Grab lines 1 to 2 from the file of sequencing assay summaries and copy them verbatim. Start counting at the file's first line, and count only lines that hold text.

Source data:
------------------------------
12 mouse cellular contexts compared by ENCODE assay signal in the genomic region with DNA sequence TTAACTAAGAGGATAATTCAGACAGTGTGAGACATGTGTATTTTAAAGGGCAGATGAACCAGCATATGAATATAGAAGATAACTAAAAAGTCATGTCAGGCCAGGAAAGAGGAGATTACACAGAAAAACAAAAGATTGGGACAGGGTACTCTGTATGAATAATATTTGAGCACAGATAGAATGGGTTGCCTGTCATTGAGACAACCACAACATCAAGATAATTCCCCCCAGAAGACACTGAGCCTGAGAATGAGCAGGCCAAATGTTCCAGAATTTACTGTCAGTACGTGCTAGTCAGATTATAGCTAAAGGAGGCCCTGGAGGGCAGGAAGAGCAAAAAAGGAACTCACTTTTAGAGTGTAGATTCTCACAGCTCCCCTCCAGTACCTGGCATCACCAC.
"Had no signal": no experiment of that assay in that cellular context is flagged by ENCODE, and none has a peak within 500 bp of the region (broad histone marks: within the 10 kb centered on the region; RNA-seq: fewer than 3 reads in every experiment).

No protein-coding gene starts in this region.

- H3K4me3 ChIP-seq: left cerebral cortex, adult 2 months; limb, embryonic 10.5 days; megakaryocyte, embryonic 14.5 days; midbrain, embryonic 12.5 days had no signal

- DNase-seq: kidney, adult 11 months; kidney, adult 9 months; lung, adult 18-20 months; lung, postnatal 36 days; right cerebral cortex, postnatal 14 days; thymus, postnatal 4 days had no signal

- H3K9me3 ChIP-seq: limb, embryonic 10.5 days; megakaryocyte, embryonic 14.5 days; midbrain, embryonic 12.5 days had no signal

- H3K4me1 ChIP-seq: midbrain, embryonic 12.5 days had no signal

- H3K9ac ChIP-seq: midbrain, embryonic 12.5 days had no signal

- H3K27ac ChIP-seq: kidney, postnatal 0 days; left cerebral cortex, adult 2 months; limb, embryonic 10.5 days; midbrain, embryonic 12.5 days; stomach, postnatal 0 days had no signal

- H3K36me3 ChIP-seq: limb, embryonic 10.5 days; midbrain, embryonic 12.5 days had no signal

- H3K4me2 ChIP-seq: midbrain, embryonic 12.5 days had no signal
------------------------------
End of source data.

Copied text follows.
12 mouse cellular contexts compared by ENCODE assay signal in the genomic region with DNA sequence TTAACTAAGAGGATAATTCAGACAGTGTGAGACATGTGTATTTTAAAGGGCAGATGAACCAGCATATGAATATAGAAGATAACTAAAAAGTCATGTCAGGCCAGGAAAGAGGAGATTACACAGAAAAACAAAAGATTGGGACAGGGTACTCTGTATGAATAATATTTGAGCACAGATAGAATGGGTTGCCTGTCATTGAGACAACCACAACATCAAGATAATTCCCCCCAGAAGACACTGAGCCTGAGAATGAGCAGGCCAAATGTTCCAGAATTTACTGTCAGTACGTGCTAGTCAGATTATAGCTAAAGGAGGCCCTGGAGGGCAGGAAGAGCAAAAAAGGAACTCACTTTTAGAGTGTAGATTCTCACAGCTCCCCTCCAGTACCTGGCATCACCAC.
"Had no signal": no experiment of that assay in that cellular context is flagged by ENCODE, and none has a peak within 500 bp of the region (broad histone marks: within the 10 kb centered on the region; RNA-seq: fewer than 3 reads in every experiment).